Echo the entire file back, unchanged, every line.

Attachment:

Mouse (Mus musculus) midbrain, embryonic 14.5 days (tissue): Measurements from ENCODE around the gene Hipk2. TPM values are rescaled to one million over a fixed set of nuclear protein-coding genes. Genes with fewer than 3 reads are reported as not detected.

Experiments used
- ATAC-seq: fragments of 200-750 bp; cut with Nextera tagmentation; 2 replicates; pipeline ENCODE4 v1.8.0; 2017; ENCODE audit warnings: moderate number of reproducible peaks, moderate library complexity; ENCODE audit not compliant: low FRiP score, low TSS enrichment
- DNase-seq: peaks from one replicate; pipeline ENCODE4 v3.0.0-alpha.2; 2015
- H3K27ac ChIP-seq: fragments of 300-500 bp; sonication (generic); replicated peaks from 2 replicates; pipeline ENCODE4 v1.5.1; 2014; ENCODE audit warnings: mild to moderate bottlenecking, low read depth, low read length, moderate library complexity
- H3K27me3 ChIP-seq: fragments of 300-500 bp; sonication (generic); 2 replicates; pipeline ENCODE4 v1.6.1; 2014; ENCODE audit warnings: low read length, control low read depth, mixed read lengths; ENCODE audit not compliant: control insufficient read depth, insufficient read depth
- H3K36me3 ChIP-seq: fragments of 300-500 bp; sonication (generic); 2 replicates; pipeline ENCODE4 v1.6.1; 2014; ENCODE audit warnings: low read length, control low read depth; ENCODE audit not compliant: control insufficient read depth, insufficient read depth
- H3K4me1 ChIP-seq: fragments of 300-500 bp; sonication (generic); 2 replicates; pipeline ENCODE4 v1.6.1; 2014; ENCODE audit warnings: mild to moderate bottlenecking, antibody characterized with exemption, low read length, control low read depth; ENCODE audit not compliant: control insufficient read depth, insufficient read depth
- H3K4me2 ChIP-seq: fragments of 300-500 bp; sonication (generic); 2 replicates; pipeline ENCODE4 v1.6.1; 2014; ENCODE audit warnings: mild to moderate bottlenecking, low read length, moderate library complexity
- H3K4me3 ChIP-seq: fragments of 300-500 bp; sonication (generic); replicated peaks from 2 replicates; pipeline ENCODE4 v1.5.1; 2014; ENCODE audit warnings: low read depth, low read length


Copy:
Mouse (Mus musculus) midbrain, embryonic 14.5 days (tissue): Measurements from ENCODE around the gene Hipk2. TPM values are rescaled to one million over a fixed set of nuclear protein-coding genes. Genes with fewer than 3 reads are reported as not detected.

Experiments used
- ATAC-seq: fragments of 200-750 bp; cut with Nextera tagmentation; 2 replicates; pipeline ENCODE4 v1.8.0; 2017; ENCODE audit warnings: moderate number of reproducible peaks, moderate library complexity; ENCODE audit not compliant: low FRiP score, low TSS enrichment
- DNase-seq: peaks from one replicate; pipeline ENCODE4 v3.0.0-alpha.2; 2015
- H3K27ac ChIP-seq: fragments of 300-500 bp; sonication (generic); replicated peaks from 2 replicates; pipeline ENCODE4 v1.5.1; 2014; ENCODE audit warnings: mild to moderate bottlenecking, low read depth, low read length, moderate library complexity
- H3K27me3 ChIP-seq: fragments of 300-500 bp; sonication (generic); 2 replicates; pipeline ENCODE4 v1.6.1; 2014; ENCODE audit warnings: low read length, control low read depth, mixed read lengths; ENCODE audit not compliant: control insufficient read depth, insufficient read depth
- H3K36me3 ChIP-seq: fragments of 300-500 bp; sonication (generic); 2 replicates; pipeline ENCODE4 v1.6.1; 2014; ENCODE audit warnings: low read length, control low read depth; ENCODE audit not compliant: control insufficient read depth, insufficient read depth
- H3K4me1 ChIP-seq: fragments of 300-500 bp; sonication (generic); 2 replicates; pipeline ENCODE4 v1.6.1; 2014; ENCODE audit warnings: mild to moderate bottlenecking, antibody characterized with exemption, low read length, control low read depth; ENCODE audit not compliant: control insufficient read depth, insufficient read depth
- H3K4me2 ChIP-seq: fragments of 300-500 bp; sonication (generic); 2 replicates; pipeline ENCODE4 v1.6.1; 2014; ENCODE audit warnings: mild to moderate bottlenecking, low read length, moderate library complexity
- H3K4me3 ChIP-seq: fragments of 300-500 bp; sonication (generic); replicated peaks from 2 replicates; pipeline ENCODE4 v1.5.1; 2014; ENCODE audit warnings: low read depth, low read length